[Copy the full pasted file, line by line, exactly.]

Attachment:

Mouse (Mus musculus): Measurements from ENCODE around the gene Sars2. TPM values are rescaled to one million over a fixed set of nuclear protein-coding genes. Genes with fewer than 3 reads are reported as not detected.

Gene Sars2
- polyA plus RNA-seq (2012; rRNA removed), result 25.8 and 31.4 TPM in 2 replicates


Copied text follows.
Mouse (Mus musculus): Measurements from ENCODE around the gene Sars2. TPM values are rescaled to one million over a fixed set of nuclear protein-coding genes. Genes with fewer than 3 reads are reported as not detected.

Gene Sars2
- polyA plus RNA-seq (2012; rRNA removed), result 25.8 and 31.4 TPM in 2 replicates